By nine months of age, infants prefer individuals who help those who are like them, and they prefer individuals who harm those who are not like them. For example, in one set of studies, nine-month-olds preferred individuals who harmed puppets that didn’t share their food preferences (Hamlin, Mahajan, Liberman, & Wynn, 2013).
Between 12 and 36 months of age, young children readily engage in prosocial behaviors such as helping, comforting, sharing, and cooperating with others (Brownell, 2013).
By the third year of life, children also show a marked precocity for learning social rules and monitoring compliance with them. For example, they actively enforce rules during games even when they are spectators rather than players (Cummins, 1996; Schmidt & Tomasello, 2012).
By the age of four, children become adept at taking multiple factors into consideration when deciding how to partition resources, such as effort, need, group membership, cost, and past experiences with different individuals (Fehr, Bernhard, & Rockenbach, 2008).
During middle childhood, children begin to use prosocial lying to protect another’s feelings or, in some cultures, to appear modest. Their cognitive skills have also matured sufficiently to allow them to appreciate that harm is sometimes necessary to achieve a greater good, such as pulling someone off an unsafe play structure to prevent them from injury (Evans & Lee, 2014).
2 Ways to Increase Prosocial Behavior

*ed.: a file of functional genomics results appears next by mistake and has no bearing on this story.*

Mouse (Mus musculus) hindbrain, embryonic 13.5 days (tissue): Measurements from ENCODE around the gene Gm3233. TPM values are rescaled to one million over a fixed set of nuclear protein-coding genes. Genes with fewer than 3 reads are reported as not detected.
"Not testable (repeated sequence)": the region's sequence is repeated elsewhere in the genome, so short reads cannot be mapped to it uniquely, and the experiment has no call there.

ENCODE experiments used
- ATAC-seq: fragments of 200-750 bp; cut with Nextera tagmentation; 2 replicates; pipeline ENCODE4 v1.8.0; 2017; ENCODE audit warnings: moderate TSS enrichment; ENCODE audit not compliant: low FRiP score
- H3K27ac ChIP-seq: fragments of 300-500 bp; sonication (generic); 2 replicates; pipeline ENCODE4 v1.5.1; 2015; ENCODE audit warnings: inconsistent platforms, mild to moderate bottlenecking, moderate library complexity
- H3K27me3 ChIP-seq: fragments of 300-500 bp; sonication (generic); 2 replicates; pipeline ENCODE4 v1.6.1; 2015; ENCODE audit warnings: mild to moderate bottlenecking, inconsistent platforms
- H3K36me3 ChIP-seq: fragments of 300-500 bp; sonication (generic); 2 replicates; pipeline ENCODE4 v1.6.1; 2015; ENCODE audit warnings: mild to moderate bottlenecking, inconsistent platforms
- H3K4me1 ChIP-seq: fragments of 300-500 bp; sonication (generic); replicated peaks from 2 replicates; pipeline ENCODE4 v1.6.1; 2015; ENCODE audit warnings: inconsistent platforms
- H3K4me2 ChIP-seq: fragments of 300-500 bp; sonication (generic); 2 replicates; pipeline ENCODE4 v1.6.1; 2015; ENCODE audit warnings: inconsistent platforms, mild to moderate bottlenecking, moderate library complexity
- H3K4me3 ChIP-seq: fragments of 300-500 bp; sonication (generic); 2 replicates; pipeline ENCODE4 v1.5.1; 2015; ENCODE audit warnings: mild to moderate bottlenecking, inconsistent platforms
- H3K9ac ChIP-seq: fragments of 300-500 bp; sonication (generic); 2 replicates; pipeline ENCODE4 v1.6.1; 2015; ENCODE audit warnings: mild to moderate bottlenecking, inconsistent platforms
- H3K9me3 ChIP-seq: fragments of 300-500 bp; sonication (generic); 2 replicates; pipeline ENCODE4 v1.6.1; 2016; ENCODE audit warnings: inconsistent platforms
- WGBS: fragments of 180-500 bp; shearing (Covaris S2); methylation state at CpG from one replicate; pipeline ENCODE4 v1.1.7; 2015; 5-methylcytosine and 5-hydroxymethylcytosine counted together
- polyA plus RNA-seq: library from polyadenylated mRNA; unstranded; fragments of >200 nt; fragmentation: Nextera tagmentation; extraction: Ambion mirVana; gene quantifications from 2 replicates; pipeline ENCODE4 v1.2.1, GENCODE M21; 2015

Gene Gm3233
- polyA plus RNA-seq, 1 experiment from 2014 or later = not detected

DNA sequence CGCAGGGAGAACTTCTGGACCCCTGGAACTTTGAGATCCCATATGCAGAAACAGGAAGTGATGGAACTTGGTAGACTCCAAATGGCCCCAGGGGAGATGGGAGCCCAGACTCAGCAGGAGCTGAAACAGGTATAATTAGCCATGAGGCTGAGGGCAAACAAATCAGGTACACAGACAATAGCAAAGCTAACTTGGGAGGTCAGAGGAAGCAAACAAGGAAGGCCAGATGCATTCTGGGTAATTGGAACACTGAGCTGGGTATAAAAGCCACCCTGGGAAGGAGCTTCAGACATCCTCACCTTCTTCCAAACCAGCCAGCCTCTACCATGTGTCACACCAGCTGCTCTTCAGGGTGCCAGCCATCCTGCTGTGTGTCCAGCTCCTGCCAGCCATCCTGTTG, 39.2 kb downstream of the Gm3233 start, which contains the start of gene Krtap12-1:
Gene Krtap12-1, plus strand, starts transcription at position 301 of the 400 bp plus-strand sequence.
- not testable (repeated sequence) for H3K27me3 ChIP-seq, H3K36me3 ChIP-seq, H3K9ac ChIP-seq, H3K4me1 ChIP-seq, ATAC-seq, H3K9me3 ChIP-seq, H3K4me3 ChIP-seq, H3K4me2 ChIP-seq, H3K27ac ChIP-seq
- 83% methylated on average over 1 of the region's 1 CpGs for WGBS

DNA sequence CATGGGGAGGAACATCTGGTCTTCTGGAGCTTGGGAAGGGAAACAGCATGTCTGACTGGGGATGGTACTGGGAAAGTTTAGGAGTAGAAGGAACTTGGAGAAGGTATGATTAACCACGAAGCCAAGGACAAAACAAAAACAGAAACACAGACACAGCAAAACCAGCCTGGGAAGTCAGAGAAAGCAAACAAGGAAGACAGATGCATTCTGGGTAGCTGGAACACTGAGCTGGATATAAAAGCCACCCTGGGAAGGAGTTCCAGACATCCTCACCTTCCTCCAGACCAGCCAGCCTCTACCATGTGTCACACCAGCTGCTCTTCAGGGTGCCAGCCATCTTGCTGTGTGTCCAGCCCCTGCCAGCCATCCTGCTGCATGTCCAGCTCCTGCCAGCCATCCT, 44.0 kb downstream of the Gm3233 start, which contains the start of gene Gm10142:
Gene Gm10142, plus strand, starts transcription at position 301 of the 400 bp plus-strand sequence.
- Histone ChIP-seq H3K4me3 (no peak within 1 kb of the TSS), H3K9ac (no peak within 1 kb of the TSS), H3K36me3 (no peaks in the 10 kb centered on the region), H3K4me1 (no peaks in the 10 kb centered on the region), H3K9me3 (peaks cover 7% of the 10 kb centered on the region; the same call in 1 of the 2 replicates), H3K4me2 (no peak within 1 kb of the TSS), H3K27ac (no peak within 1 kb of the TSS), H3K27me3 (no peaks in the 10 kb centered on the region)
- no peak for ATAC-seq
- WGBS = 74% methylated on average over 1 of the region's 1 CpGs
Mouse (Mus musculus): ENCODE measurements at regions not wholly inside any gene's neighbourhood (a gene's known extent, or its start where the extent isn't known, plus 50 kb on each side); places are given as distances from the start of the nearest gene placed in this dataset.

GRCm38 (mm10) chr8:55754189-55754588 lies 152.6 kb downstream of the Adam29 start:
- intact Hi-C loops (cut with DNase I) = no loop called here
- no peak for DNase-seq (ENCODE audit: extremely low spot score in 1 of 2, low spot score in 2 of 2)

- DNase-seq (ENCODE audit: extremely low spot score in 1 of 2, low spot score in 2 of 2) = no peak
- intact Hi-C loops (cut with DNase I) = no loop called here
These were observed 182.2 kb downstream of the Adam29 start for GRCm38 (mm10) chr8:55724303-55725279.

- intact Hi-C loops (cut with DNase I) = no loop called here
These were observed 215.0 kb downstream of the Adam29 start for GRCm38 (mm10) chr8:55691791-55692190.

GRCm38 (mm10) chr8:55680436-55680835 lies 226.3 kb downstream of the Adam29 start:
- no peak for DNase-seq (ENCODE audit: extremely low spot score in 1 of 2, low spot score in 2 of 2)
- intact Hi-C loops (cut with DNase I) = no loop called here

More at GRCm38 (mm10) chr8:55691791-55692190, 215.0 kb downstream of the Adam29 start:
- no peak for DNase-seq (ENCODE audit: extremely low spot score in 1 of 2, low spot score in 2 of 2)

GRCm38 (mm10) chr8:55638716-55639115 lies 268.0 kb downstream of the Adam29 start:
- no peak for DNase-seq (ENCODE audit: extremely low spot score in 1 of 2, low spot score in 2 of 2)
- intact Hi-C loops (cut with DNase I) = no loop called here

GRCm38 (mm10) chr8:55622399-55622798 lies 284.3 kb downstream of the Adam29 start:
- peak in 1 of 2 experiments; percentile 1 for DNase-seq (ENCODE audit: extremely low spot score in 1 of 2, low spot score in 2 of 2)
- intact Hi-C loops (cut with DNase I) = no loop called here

Nudge people toward prosocial choices
Nobel Laureate Richard Thaler and coauthor Cass Sunstein introduced a powerful means for steering people’s choices in specific directions, called nudging, which involves arranging choices in a way that shifts preferences predictably without forbidding any options.
For example, rather than giving employees the choice of whether or not to enroll in a retirement program, the “Save More Tomorrow” program automatically enrolls employees but gives them the right to opt out at any time.
Programs like these increased retirement savings by as much as $30 billion over the past decade (Malito, 2018).
Improve empathy skills
Empathy essentially means putting yourself in another’s shoes.
Emotional empathy means feeling the same emotion that another person is feeling. If the person is sad, you feel sad as well. If they feel happy, you feel happy.
Cognitive empathy means seeing things from another person’s perspective, understanding why and how they are interpreting and responding to events taking place. Countless studies have repeatedly shown that individuals who excel at cognitive and emotional empathy find it easier to cooperate with, help, and defuse conflicts between others (Stocks, Lishner, & Decker, 2009).
One of the best ways to improve empathy skills is to read fiction and biographies. When you read a novel or biography, the story unfolds in a character’s own words, putting you right there inside their minds and feelings.
Neuroscience studies have reported that when reading fiction, there is more activity in parts of the brain that are involved in simulating what other people are thinking (Tamir, Bricker, Dodell-Feder, & Mitchell, 2016). Other studies have found that reading fictional narratives increased self-reported empathy and empathetic skills over time (Bal & Veltkamp, 2013).